And when science offered little hope, they turned to faith healers and intense prayer. Still, MacKenzie couldn't walk or talk or sit up without assistance. They saw some progress, but not enough to give their daughter hope for a normal life.
Eleven years ago, Rhonda asked for a birthday wish that would change their lives. All she wanted was to take the six-hour trip to El Santuario de Chimayo, an adobe mission church in northern New Mexico. It was built on the site where a Chimayo friar supposedly found a miraculous glowing crucifix on the ground around 1810.
Pilgrims still go there to gather what they believe is holy dirt at the property. Many claim it has healing powers.
Kevin didn't want to go. He only agreed because it was Rhonda's solitary birthday request.
“It won't change a thing,” he told her. “Hard work is the only thing that will work.”
When they got to the church, a still skeptical Kevin entered a room off the main hallway. He recalls seeing a beautiful, warm light illuminate paintings of Christ hanging on the walls. After years of taking a no-nonsense approach to his daughter's impairment, his emotions unfurled. He dropped to the floor sobbing, praying for God's intervention. Please, please, Lord, help MacKenzie.
After he collected himself, he scraped some of the dirt from the hole in the middle of the floor, put it in a vial and headed back home to Colorado Springs. The next morning, while making lunch, a powerful vision came to him.
“I saw MacKenzie in a spinning machine, strapped in securely. She was getting her brain stimulated in a controlled environment. I saw that machine and the blueprint right in front of me, clear as day,” he recalls.
He didn't respond to his vision right away. He still prayed to God to touch his daughter and restore her health. Taking this path of fixing it himself seemed too daunting. But he finally accepted that this was his mission, and God would be there for him every step of the way. The scientist in him got to work.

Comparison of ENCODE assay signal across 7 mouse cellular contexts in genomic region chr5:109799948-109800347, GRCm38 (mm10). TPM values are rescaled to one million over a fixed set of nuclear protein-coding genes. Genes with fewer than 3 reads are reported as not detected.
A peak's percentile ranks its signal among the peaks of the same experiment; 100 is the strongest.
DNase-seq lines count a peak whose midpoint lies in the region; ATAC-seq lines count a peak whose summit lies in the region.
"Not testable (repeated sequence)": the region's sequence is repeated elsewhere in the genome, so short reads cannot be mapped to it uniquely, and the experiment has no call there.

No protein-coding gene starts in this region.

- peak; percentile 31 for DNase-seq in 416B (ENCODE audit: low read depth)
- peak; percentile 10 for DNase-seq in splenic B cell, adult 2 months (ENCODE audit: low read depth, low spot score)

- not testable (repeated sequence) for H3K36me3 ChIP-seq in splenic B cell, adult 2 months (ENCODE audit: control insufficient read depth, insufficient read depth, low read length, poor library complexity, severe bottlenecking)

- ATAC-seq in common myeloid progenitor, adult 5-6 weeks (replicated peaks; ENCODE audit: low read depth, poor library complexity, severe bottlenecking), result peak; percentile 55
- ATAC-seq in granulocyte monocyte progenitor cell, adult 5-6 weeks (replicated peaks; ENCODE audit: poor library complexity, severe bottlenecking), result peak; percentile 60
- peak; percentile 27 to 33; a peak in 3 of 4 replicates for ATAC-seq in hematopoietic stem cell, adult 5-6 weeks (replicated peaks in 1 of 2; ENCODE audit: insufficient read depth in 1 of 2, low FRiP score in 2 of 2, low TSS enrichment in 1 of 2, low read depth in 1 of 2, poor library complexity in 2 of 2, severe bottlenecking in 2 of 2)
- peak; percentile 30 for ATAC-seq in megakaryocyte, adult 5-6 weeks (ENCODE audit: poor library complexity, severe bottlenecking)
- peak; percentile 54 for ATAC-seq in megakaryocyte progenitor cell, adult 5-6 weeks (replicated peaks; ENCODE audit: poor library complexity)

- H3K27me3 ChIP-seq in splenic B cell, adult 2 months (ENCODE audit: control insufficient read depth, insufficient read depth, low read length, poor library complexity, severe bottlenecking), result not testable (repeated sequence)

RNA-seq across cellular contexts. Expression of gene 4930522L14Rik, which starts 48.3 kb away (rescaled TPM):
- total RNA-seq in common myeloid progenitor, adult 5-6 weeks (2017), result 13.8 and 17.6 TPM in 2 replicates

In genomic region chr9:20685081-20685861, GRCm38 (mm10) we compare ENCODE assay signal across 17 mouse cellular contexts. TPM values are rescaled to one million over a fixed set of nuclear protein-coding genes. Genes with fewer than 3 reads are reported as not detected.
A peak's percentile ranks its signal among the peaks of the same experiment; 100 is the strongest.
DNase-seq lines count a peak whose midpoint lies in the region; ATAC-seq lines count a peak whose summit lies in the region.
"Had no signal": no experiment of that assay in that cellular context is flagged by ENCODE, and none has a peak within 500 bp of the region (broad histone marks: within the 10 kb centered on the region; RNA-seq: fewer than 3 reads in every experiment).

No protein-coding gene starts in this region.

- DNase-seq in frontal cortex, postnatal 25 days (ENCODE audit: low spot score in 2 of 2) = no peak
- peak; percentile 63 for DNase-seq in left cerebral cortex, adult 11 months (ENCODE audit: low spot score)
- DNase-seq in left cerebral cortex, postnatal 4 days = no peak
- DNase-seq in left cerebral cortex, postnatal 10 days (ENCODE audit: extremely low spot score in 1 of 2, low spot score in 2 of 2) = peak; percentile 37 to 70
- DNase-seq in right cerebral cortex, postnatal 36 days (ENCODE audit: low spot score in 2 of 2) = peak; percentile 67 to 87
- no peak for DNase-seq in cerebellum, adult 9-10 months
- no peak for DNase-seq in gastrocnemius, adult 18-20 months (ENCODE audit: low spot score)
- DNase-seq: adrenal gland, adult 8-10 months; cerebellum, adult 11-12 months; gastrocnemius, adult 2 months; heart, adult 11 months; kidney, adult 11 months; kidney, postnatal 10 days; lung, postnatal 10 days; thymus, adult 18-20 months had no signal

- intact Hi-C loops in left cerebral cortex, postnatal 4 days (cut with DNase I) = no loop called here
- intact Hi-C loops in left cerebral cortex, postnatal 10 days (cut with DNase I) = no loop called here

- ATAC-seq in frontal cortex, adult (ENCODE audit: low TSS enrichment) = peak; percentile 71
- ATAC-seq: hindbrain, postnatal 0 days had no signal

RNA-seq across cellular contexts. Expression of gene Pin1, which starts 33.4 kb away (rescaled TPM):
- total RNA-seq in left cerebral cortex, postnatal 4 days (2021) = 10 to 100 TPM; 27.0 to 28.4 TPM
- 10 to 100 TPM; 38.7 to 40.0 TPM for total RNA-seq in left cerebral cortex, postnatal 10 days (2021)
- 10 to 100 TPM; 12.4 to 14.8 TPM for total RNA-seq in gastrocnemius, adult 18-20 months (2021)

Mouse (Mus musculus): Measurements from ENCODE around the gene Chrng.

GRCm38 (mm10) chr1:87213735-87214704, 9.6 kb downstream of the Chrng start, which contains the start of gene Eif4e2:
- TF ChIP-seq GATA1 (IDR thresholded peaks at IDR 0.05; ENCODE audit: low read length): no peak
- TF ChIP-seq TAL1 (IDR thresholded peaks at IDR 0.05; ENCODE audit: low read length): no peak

He made his first spinning chair in his basement. MacKenzie was his test case, and the mechanized therapy appeared to work. Everything improved: her trunk control, her breath support and her speech. She was more lively and attentive after her sessions.
Kevin kept at it, finally coming up with a device he felt was marketable. If it helped his daughter, how many others could it help? In 2007, he launched UltraThera Technologies Inc. It hasn't been an easy journey by any means, draining the family's savings account and requiring Kevin to market a product that doesn't have the full support of the medical community — yet. It took five years for the company to show a profit.
He turns to 15-year-old MacKenzie as testimony for the more advanced GyroStim, now in seven sites and two research facilities. Two more are in production; by the end of July, the GyroStim will be in five countries.
The little girl who doctors once suggested should be institutionalized is now a straight-A student in a mainstream school who writes poetry. Though she uses a cane to walk and still has difficulties with her motor skills, she dreams of being a doctor one day, specializing in helping kids with cerebral palsy.
“There is no silver bullet for this brain injury. But we know that this therapy, along with all the other therapies she has gone through, has helped her make incredible strides,” Kevin says. “God didn't answer my prayers the way I wanted. He answered them in a way that will help so many others.”
Some of those possibilities include people with dementia, Alzheimer's and Parkinson's disease. The tests now being conducted at the Mayo Clinic Aerospace Medicine and Vestibular Research Laboratory are a step in the right direction, but it will take much more to get the GyroStim accepted by the mainstream medical community.
“We need more research and larger populations,” Kevin says. Until then, with no insurance coverage, patients can end up paying thousands of dollars out of pocket for a treatment plan.
As for that holy shrine in Chimayo where Kevin got his vision? He revisited on New Year's Day 2005, going straight to the sun-bathed room where he had his moving experience. This time, however, it was sterile and white with bare walls.
What happened? Where are the paintings, where are the stained-glass windows with light streaming through? He asked a church guide.
Nothing, he was told. This is the way it has always looked.